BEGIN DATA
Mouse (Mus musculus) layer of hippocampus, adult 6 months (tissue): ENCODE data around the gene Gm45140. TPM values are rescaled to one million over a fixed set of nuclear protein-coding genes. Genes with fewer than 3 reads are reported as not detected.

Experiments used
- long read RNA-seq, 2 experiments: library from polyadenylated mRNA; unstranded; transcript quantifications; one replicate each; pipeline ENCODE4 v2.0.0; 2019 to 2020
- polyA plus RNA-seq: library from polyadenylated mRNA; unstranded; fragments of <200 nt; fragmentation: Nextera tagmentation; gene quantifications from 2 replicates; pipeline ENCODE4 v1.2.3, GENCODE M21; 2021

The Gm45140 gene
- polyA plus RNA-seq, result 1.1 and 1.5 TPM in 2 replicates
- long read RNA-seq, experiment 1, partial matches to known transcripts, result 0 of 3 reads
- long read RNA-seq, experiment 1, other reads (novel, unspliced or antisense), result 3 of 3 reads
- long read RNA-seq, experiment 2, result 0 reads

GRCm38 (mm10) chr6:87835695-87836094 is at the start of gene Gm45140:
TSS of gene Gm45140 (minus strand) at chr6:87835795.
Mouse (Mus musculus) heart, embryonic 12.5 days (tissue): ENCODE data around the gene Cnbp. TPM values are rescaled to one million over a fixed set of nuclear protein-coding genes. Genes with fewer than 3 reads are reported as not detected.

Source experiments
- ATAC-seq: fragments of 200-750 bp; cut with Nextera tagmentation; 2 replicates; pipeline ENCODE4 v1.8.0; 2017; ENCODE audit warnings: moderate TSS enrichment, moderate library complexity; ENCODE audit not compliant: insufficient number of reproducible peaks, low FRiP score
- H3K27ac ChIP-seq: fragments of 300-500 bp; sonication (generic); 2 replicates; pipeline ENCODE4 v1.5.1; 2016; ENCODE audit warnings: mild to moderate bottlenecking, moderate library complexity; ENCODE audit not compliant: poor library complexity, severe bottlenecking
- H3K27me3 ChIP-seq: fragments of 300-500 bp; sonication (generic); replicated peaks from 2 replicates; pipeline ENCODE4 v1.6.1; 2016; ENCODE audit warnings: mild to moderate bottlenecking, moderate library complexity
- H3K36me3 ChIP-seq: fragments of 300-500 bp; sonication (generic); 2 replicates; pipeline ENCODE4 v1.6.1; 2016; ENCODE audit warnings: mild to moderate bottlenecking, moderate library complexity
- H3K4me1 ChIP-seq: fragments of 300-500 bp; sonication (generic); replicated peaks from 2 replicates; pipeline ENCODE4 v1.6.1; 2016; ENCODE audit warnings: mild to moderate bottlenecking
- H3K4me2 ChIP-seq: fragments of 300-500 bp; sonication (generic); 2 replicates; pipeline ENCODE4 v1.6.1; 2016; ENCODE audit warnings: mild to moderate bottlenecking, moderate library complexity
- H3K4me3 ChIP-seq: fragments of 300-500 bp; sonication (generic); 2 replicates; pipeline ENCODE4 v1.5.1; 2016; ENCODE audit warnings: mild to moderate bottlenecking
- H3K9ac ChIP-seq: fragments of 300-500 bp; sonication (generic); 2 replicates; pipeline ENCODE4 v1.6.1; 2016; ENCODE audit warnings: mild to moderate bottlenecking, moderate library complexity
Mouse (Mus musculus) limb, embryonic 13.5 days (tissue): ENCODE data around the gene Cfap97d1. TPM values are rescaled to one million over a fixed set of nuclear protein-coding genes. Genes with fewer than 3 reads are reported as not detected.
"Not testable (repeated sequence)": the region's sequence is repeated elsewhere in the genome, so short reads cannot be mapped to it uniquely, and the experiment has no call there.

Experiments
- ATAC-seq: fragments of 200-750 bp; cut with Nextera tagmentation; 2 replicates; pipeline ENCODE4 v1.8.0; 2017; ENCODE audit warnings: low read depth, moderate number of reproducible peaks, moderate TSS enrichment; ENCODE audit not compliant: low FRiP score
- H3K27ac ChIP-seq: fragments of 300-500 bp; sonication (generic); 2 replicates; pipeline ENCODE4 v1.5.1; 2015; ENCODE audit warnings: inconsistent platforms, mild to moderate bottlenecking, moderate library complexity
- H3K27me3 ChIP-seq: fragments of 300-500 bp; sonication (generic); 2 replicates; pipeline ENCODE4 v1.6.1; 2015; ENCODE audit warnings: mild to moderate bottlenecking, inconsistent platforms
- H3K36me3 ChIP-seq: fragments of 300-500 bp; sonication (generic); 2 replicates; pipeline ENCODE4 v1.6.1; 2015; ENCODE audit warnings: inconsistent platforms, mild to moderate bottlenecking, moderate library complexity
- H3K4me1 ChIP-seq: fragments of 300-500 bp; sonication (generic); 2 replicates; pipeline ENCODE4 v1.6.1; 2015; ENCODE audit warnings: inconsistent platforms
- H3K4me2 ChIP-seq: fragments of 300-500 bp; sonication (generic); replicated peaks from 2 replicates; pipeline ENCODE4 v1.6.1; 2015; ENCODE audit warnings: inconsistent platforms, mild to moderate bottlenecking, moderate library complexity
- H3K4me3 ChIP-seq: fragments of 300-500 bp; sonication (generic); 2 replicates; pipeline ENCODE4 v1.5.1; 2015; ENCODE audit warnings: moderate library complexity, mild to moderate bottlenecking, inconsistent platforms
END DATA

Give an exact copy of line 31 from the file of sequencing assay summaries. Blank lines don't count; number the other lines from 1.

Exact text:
- H3K4me3 ChIP-seq: fragments of 300-500 bp; sonication (generic); 2 replicates; pipeline ENCODE4 v1.5.1; 2015; ENCODE audit warnings: moderate library complexity, mild to moderate bottlenecking, inconsistent platforms